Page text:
Pride at Te Aute display

By Doug Laing

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Te Aute College in full voice yesterday afternoon at national secondary schools kapa festival Te Haaro o Te Kaahu in Pettigrew-Green Arena, Taradale. Centre is student Tauawhi Bonilla. Photo / Paul Taylor
Te Aute College in full voice yesterday afternoon at national secondary schools kapa festival Te Haaro o Te Kaahu in Pettigrew-Green Arena, Taradale. Centre is student Tauawhi Bonilla. Photo / Paul Taylor

The oldest school at the national secondary schools kapa haka festival Te Haaro o Te Kaahu has joined those waiting to see whether they get to go another around, in the nine finalists expected to be named late today.

Te Aute College, the Central Hawke's Bay Maori boys school with a history dating back 162 years, had its time in the spotlight yesterday, sandwiched between the performances of Hamilton kura kaupapa Nga Taiatea Wharekura, which opened in 1996, and most travelled Invercargill schools combination Te Wharekura Arowhenua.

It was a proud moment for Shane Hiha who was appointed principal in 2013 to continue the revitalisation of Te Aute after closure beckoned a few years earlier.

He was "proud of the boys" in more ways than one for, like each of the 39 groups in the festival, they had thrown their all into months of preparation for an even better effort than the school's performance at the 2014 event in Gisborne.

"They have shown true commitment and worked really hard for it, giving up evenings, weekends and their holidays to ensure they were ready," Mr Hiha said.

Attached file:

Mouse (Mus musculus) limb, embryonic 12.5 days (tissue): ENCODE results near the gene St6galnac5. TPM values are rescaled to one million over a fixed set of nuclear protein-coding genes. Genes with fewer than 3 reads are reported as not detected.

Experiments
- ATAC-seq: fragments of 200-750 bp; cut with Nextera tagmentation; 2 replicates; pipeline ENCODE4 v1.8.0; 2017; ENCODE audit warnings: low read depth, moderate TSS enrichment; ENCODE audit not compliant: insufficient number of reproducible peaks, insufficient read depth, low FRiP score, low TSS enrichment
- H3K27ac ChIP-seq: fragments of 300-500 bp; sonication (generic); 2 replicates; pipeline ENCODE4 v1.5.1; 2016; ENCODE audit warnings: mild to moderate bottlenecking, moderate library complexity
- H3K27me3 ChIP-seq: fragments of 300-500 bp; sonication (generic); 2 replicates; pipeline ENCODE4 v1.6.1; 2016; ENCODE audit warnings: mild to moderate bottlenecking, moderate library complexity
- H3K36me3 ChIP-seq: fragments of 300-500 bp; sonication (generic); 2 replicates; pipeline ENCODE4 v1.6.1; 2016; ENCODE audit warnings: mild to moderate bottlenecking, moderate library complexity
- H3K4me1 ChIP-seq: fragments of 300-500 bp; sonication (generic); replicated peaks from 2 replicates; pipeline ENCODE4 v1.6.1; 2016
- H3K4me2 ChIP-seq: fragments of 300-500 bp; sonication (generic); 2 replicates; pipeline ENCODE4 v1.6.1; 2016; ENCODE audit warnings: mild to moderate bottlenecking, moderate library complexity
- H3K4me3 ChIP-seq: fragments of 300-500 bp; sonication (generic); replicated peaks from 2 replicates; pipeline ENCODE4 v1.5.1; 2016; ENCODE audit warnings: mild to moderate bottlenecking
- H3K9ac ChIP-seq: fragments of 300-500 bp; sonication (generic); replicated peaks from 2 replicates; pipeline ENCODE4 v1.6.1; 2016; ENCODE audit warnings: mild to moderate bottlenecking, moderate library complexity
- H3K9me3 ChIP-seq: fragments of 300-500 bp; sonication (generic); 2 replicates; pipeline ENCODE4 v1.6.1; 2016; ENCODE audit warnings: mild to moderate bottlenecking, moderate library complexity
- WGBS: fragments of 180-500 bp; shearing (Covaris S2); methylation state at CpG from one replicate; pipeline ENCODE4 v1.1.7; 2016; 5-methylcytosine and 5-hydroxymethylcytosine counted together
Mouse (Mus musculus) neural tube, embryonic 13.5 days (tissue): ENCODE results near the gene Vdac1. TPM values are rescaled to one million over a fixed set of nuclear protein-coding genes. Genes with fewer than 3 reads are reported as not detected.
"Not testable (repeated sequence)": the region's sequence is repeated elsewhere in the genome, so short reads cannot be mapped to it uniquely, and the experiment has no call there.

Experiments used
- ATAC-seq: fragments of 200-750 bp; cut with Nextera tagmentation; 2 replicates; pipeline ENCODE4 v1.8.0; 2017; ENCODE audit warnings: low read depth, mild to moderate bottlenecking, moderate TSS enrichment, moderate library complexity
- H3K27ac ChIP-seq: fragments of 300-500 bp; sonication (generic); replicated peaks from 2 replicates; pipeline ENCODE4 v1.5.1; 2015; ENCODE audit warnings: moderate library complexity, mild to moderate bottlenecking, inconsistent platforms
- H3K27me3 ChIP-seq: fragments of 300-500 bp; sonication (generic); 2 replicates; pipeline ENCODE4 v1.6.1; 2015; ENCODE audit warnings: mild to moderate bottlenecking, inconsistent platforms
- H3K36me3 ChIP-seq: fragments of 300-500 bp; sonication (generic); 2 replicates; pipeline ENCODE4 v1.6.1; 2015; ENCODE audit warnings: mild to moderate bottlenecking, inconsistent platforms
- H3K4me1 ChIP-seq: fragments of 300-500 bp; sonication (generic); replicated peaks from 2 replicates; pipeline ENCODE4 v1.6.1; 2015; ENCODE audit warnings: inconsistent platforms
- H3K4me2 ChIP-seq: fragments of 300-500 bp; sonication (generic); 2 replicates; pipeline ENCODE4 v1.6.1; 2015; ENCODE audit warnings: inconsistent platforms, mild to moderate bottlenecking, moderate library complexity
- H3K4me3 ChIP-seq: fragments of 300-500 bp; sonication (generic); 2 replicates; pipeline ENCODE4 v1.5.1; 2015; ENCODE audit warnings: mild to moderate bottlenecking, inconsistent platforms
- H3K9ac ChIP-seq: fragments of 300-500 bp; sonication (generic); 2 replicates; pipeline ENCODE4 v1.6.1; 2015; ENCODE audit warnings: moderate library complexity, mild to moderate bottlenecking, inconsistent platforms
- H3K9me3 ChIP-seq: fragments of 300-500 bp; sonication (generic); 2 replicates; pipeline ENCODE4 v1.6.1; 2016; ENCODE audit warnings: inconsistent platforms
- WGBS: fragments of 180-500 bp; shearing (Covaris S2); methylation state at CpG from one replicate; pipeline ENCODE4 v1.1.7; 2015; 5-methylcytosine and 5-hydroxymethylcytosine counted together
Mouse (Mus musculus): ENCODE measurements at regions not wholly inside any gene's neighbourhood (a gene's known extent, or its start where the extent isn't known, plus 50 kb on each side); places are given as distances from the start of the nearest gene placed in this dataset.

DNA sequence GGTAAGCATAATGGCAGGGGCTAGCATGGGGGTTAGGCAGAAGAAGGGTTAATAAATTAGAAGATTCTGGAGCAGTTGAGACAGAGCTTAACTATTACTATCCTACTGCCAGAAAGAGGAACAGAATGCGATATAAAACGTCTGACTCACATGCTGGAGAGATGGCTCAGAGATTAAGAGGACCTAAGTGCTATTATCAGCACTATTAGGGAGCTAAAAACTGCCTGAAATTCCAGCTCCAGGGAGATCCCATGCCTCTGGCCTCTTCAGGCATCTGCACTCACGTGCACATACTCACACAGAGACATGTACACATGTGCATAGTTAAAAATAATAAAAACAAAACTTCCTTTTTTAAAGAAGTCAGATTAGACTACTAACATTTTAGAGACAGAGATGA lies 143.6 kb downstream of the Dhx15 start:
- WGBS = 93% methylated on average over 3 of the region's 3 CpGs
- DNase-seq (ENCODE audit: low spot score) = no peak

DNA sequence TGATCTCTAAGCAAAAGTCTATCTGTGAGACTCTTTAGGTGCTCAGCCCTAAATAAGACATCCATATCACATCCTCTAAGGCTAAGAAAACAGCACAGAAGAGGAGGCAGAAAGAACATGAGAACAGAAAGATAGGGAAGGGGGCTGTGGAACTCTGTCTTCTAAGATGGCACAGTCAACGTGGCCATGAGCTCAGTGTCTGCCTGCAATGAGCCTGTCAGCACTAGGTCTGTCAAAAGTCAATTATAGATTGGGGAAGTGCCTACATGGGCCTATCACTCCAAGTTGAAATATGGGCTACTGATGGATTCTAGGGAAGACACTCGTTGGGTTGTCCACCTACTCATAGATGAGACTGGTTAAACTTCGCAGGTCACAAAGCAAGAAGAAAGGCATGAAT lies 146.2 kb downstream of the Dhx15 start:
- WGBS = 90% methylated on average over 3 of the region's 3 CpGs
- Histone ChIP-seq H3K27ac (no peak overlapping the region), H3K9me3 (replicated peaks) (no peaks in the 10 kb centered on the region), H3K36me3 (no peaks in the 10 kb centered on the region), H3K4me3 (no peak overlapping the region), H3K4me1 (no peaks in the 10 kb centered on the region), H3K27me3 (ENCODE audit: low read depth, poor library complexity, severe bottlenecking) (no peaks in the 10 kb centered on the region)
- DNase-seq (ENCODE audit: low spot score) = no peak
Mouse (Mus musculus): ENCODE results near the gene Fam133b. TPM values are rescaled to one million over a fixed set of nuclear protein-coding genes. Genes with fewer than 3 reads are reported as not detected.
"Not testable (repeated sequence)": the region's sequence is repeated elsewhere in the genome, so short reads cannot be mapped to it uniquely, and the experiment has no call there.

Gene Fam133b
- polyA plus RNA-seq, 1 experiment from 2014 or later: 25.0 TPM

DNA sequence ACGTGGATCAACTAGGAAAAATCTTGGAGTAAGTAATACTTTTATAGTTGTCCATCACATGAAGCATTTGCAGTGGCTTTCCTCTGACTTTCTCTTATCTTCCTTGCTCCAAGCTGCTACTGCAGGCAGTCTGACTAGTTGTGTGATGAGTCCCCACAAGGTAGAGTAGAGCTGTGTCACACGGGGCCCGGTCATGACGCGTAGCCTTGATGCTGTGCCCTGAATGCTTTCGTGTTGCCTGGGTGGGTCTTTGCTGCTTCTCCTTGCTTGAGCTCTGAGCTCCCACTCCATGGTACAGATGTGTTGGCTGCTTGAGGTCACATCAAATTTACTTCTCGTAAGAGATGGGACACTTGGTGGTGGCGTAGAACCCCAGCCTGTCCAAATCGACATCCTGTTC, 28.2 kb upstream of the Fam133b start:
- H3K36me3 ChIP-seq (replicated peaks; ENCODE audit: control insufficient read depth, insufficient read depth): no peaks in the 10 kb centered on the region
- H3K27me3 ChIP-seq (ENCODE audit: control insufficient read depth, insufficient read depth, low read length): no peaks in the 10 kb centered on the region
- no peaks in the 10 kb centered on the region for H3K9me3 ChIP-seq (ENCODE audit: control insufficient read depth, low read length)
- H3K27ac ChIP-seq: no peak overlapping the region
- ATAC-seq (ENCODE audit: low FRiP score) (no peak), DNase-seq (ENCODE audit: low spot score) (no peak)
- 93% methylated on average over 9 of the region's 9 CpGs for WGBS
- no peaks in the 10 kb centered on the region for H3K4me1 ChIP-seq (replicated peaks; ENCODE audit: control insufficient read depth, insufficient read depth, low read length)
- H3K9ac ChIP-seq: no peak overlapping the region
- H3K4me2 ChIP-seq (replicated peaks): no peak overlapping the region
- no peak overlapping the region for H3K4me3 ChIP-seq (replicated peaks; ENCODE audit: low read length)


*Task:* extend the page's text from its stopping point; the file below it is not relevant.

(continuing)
"They wouldn't have represented Te Aute so well without the support of whanau, in particular their tutor Te Hira Paenga and his team."

Earlier yesterday, the Pettigrew-Green Arena where about 1600 students are taking part in the festival, was a packed wharenui for the performance by defending champions Te Wharekura Rakaumangamanga, who came from Huntly in Tainui with royal blessing, among its tutors being Ngawai Hono i Te Pō Paki, daughter of King Tuheitia.

She told Maori Television the experience had been overwhelming.

"They've been training for almost four months and it's been stressful because this is us every weekend."

Te Kura Kaupapa Maori o Kahungunu ki Heretaunga, based between Hastings and Flaxmere, during the opening performance of the festival on Tuesday.
Te Kura Kaupapa Maori o Kahungunu ki Heretaunga, based between Hastings and Flaxmere, during the opening performance of the festival on Tuesday.

But commentators at the festival said everything paid off with the crowd brought to a standstill after the school's "emotional performance".

"For me, they did themselves proud and they also took the level of their performance up another notch," said Ms Paki.

The last 13 groups perform today before the naming of three from each day for the finals tomorrow.

Today's programme:

Pool C, Session 1, 9am:
* Iti Rearea (Te Wharekura o Ngati Rongomai/Rotorua Lakes High School, Te Arawa).
* Te Wharekura o Hoani Waititi Marae (Tamaki Makaurau).
* Te Ropu Manu Huia (Hastings Boys' High School, Te Matau a Maui).
* Hato Paora College (Manawatu/Horowhenua).
* Nga Puna o Waiorea (Western Springs College, Tamaki Makaurau).

Pool C, Session 2, 1.10pm:
* Te Kura Maori o Porirua (Te Whanganui-a-Tara).
* Raukura (Rotorua Boys' and Girls' high schools, Te Arawa).
* He Waka Kotuia (Kings and Queens high schools, Otakou/Murihiku).
* Nga Kura Kaupapa Maori o Te Puku o Te Ika-a-Maui (Te Arawa).

Pool C, Session 3, 4.40pm:
* Otaki Te Rahui Kura (Te Kura a Iwi o Whakatipuranga Ruamano/Te Kura Kaupapa Maori o Te Rito'Otaki College, Te Whanganui-a-Tara).
* Te Kura Maori o Nga Tapuwae (Tamaki Makaurau).
* Te Roopu Manaaki (Western Heights School, Te Arawa).
* Te Kura Kaupapa Maori o Te Rawhitiroa (Te Taitokerau).

- Hawkes Bay Today

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